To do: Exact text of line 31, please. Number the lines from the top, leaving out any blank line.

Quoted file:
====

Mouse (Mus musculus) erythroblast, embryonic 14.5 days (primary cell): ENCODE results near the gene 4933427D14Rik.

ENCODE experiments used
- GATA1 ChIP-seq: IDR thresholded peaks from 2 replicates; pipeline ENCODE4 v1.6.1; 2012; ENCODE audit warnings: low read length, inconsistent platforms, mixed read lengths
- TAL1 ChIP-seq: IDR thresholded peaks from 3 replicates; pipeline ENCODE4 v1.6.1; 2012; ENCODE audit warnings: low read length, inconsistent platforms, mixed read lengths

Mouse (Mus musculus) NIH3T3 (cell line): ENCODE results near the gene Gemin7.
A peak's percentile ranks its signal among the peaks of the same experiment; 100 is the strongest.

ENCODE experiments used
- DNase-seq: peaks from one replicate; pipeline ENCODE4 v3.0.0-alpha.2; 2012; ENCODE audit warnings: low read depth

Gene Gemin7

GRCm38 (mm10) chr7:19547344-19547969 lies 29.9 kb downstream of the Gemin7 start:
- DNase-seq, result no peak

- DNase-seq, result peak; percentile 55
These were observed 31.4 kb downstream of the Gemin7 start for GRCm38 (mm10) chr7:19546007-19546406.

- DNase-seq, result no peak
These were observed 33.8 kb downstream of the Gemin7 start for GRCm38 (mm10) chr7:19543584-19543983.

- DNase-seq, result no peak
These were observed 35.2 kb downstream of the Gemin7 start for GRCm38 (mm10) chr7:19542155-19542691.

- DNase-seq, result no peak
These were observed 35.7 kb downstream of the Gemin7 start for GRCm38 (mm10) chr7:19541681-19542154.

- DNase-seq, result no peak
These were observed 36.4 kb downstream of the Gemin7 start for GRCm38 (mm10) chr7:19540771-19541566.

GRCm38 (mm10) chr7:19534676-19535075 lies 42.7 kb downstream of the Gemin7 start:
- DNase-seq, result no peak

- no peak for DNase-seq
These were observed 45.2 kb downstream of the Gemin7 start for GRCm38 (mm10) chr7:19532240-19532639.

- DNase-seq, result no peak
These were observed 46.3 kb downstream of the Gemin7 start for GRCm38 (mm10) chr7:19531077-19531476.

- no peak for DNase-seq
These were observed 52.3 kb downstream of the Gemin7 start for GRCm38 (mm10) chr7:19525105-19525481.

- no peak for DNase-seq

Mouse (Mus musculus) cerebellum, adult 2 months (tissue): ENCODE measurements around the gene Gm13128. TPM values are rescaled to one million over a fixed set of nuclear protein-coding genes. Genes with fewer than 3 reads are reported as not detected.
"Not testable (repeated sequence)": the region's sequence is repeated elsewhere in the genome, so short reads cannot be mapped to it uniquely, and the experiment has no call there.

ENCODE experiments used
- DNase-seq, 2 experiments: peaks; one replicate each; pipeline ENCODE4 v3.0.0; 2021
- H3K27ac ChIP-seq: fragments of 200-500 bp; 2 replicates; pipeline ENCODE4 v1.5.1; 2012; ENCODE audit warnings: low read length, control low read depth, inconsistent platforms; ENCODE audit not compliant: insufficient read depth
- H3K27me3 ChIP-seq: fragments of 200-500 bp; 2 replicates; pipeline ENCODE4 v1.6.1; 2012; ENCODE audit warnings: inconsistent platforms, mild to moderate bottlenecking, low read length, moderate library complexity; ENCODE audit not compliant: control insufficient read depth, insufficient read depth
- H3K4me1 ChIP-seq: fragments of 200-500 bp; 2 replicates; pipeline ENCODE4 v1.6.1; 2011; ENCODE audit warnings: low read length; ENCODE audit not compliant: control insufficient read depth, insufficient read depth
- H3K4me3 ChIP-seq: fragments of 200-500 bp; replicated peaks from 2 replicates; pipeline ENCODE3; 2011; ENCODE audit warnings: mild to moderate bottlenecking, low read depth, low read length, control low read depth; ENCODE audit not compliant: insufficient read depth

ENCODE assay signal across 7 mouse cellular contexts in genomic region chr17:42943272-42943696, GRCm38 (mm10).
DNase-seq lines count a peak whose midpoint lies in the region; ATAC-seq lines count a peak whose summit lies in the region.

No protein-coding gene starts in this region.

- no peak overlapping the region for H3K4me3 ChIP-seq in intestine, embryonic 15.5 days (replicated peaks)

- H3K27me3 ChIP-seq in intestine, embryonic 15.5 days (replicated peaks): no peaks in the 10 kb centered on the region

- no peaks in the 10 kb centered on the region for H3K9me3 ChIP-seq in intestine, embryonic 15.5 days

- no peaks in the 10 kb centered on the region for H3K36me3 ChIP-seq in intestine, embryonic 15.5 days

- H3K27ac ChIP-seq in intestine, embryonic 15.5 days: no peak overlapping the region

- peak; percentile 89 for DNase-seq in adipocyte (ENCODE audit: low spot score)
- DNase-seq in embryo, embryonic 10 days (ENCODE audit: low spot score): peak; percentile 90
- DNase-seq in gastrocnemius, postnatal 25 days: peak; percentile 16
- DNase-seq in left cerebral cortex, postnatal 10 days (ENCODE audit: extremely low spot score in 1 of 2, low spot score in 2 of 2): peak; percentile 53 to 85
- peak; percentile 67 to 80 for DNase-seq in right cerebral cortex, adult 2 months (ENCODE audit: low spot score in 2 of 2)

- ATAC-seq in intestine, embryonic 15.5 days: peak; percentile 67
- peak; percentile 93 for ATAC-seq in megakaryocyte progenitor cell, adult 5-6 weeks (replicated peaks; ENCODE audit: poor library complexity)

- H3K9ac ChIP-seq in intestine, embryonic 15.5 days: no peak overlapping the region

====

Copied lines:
Mouse (Mus musculus) cerebellum, adult 2 months (tissue): ENCODE measurements around the gene Gm13128. TPM values are rescaled to one million over a fixed set of nuclear protein-coding genes. Genes with fewer than 3 reads are reported as not detected.